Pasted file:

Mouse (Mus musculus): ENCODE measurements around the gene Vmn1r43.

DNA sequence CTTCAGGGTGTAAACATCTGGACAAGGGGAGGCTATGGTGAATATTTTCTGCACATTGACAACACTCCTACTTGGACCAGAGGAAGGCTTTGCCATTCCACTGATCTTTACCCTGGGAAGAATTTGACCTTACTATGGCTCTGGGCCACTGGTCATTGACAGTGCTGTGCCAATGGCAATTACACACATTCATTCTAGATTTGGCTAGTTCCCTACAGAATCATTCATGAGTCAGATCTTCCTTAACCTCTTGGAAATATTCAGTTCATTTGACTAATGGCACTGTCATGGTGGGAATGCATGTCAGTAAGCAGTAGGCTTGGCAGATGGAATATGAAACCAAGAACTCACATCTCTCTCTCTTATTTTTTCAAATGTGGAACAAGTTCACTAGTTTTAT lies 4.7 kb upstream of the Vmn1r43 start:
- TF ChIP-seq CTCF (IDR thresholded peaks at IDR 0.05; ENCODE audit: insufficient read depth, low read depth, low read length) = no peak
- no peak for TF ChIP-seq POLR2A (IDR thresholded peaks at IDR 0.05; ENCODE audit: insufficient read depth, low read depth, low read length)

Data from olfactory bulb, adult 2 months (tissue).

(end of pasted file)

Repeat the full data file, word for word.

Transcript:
Mouse (Mus musculus): ENCODE measurements around the gene Vmn1r43.

DNA sequence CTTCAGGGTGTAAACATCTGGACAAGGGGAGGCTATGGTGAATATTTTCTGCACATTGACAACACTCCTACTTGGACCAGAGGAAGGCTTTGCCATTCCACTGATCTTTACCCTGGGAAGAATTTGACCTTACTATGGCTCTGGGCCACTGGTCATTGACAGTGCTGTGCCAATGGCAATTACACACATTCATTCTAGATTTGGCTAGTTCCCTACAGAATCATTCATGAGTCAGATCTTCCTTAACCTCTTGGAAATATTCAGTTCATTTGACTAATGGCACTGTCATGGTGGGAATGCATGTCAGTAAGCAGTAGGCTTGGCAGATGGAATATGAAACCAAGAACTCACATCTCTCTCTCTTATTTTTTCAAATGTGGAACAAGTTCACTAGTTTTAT lies 4.7 kb upstream of the Vmn1r43 start:
- TF ChIP-seq CTCF (IDR thresholded peaks at IDR 0.05; ENCODE audit: insufficient read depth, low read depth, low read length) = no peak
- no peak for TF ChIP-seq POLR2A (IDR thresholded peaks at IDR 0.05; ENCODE audit: insufficient read depth, low read depth, low read length)

Data from olfactory bulb, adult 2 months (tissue).